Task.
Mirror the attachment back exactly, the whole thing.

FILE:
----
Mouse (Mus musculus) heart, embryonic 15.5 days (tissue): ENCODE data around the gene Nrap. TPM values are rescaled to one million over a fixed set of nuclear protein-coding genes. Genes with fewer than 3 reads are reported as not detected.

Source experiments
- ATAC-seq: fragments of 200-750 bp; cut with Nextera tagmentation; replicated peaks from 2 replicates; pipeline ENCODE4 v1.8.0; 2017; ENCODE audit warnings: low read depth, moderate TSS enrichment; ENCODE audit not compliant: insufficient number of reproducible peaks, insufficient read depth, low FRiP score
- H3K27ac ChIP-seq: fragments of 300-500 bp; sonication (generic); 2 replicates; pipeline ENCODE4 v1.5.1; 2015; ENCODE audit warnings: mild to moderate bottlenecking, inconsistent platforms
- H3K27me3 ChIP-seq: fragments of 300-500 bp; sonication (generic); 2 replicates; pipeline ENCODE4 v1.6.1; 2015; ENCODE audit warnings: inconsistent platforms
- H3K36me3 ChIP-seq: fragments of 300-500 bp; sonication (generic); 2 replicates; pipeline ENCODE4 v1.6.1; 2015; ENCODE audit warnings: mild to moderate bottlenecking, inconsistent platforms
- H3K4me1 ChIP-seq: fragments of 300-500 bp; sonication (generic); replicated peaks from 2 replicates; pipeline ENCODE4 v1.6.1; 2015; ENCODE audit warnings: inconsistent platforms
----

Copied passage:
Mouse (Mus musculus) heart, embryonic 15.5 days (tissue): ENCODE data around the gene Nrap. TPM values are rescaled to one million over a fixed set of nuclear protein-coding genes. Genes with fewer than 3 reads are reported as not detected.

Source experiments
- ATAC-seq: fragments of 200-750 bp; cut with Nextera tagmentation; replicated peaks from 2 replicates; pipeline ENCODE4 v1.8.0; 2017; ENCODE audit warnings: low read depth, moderate TSS enrichment; ENCODE audit not compliant: insufficient number of reproducible peaks, insufficient read depth, low FRiP score
- H3K27ac ChIP-seq: fragments of 300-500 bp; sonication (generic); 2 replicates; pipeline ENCODE4 v1.5.1; 2015; ENCODE audit warnings: mild to moderate bottlenecking, inconsistent platforms
- H3K27me3 ChIP-seq: fragments of 300-500 bp; sonication (generic); 2 replicates; pipeline ENCODE4 v1.6.1; 2015; ENCODE audit warnings: inconsistent platforms
- H3K36me3 ChIP-seq: fragments of 300-500 bp; sonication (generic); 2 replicates; pipeline ENCODE4 v1.6.1; 2015; ENCODE audit warnings: mild to moderate bottlenecking, inconsistent platforms
- H3K4me1 ChIP-seq: fragments of 300-500 bp; sonication (generic); replicated peaks from 2 replicates; pipeline ENCODE4 v1.6.1; 2015; ENCODE audit warnings: inconsistent platforms